LDS students balance school, seminary


Ryan Turner

Sophomore Ryan Del Papa and junior Scott Brighton read from the scriptures before seminary starts. “Seminary can be tough,” Del Papa said. “It’s hard to get up every day at five a.m., but it all turns out to be worth it.”

Ryan Turner, Staff Writer

Every weekday at 6:00 a.m, Latter-day Saint (LDS) high school students gather at church to attend seminary to learn more about their religion. The LDS, or Mormon church, requires high school students to attend seminary to prepare for future endeavors such as college or serving missions.

According to junior Rylie McBride, seminary is a useful and spiritual part of her day.

“It goes over key importances of my religion and draws me closer to Christ,” McBride said. “We’re learning about him and his life, why he came here. It helps us return to our Heavenly Father.”

Students studied the New Testament last year, and are focusing on the Book of Mormon this year. The seminary schedule requires students to read a certain amount each week to prepare for lessons and the assessment held at the end of the year. Junior Jeffery Hatch has found that arriving early is imperative to his seminary studies.

“I always arrive 10 minutes early and get a head start on seminary,” Hatch said. “It helps me wake up for the day. I feel more awake and alert, ready for work.”

Some students have found balancing school and seminary to be challenging. Seminary is held an hour before school starts and gives students more reading and work to do. According to McBride, it is especially hard to attend seminary daily when one has sports or other activities.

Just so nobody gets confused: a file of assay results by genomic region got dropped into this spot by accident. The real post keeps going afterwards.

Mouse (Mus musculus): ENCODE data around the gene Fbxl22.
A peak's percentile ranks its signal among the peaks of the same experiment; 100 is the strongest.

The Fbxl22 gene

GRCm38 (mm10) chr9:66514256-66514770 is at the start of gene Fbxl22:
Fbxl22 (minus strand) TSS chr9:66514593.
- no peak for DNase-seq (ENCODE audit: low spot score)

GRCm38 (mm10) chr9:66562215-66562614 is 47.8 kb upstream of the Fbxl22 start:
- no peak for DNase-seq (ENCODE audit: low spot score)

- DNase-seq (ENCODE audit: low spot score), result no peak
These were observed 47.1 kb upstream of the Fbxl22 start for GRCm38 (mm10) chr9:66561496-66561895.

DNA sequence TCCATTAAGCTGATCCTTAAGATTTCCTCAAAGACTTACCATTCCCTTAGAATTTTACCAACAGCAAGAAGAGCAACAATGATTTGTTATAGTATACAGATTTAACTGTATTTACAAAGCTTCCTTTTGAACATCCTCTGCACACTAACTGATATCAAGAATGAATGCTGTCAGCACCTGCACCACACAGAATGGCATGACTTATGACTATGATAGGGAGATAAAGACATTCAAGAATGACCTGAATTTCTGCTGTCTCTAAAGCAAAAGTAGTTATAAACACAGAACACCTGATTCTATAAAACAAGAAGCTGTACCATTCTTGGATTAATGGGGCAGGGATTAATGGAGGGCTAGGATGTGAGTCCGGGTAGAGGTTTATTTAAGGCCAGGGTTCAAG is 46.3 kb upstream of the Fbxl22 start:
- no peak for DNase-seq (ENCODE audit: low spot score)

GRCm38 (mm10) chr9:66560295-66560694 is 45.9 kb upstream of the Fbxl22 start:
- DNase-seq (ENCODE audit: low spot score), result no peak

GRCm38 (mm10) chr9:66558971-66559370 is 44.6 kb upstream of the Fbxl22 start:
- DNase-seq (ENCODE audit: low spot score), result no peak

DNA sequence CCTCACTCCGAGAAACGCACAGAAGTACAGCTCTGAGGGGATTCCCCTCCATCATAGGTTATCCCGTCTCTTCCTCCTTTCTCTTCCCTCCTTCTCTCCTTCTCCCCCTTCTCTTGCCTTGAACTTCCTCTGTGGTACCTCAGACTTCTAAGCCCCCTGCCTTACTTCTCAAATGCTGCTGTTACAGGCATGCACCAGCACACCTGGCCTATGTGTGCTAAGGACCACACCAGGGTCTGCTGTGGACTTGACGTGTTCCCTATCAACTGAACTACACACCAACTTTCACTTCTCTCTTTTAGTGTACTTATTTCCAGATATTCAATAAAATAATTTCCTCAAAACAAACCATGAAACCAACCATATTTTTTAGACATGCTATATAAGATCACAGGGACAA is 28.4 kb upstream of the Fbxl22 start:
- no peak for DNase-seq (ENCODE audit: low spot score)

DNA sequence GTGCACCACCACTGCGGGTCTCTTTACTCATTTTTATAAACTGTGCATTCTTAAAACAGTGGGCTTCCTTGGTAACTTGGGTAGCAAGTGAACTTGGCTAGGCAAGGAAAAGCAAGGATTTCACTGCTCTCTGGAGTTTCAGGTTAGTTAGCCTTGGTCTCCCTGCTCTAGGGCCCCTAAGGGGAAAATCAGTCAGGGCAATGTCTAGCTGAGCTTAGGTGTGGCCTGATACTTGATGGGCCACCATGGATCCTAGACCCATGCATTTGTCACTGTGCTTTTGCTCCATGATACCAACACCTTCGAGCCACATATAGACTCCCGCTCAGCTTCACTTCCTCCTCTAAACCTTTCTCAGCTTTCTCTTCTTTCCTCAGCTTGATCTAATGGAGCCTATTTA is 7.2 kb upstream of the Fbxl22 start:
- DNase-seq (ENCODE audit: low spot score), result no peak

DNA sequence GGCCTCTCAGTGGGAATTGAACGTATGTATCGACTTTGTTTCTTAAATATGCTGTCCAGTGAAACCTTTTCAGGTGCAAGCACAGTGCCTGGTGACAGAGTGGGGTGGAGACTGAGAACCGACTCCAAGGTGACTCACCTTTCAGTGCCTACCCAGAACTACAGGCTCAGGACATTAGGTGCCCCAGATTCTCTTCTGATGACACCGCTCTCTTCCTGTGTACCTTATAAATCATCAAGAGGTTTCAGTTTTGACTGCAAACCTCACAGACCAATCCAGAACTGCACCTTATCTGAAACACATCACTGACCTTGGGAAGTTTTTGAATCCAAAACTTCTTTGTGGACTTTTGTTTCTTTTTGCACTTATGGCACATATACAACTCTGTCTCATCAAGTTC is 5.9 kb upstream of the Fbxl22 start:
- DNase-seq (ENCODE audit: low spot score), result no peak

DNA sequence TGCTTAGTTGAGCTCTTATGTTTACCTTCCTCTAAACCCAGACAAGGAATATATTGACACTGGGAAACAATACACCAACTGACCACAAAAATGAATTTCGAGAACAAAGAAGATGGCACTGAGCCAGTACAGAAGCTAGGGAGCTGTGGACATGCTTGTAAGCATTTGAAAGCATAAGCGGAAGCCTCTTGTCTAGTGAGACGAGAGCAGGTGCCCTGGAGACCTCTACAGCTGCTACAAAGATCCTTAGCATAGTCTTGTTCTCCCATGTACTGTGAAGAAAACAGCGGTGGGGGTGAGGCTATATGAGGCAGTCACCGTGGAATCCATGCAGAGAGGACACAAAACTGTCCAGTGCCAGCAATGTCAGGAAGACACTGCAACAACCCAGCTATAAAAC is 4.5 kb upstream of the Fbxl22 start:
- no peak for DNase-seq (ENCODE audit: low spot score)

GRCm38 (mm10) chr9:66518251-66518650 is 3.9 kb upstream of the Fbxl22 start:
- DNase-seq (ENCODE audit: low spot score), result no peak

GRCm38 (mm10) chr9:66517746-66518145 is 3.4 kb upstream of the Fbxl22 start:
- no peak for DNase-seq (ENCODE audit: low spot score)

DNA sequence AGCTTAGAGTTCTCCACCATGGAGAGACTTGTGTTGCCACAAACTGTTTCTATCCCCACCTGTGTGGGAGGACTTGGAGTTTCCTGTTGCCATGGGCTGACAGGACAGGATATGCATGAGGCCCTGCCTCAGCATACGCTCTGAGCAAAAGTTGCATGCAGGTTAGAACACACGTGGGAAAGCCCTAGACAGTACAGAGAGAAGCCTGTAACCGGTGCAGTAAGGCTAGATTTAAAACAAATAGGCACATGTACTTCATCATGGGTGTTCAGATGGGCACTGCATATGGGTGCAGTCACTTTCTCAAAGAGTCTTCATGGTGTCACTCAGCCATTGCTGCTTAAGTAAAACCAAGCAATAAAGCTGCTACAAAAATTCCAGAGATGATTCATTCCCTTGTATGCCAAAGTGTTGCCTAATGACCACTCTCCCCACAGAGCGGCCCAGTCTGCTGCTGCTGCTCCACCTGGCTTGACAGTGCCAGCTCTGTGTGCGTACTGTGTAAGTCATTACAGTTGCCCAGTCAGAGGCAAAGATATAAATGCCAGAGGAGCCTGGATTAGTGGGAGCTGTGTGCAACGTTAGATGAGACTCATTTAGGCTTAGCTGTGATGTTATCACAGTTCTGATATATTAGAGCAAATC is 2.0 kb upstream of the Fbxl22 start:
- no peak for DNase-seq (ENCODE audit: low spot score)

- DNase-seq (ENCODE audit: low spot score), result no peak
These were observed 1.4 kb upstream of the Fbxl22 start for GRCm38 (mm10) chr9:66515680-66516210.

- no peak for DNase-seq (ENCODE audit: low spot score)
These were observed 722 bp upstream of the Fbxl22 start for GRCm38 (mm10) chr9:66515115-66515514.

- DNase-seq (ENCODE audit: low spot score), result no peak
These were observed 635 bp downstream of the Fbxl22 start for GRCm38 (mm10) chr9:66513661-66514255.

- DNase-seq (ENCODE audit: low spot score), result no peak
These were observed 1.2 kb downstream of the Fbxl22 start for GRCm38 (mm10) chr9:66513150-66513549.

“I go to seminary in the morning,” McBride said. “But I’m in cross country, so as soon as I get [to school] I get changed and go run.”

Seminary has changed in quite a few ways over the years, but is still similar to how it has always been in many respects. Many people who took seminary years ago now teach a new generation of seminary students. One of these people is Aletha Bradley, who teaches seminary to sophomores and juniors.

“I did home study seminary, so I had to work it into my homework schedule,” Bradley said. “And we would meet once a month as a class at our teacher’s house.”

Seminary gives the youth more experience in the church, along with their three hours of Sunday worship and weekly youth activities. According to Hatch, early morning seminary allows him to be with people with similar beliefs.  

“I go to learn about gospel teachings,” Hatch said. “It’s been good. We get to work with friends we know.”

Places with high Mormon populations, such as Utah and Idaho, seminary is actually held during school. But in Texas, seminary takes place right before, starting at 5:55 a.m.

According to McBride, waking up at that time can be difficult, but she and other students realize that it is necessary.

“Anything is worth waking up early if you want to be there,” McBride said. “And I want to be there. It’s not only fun but spiritually uplifting.”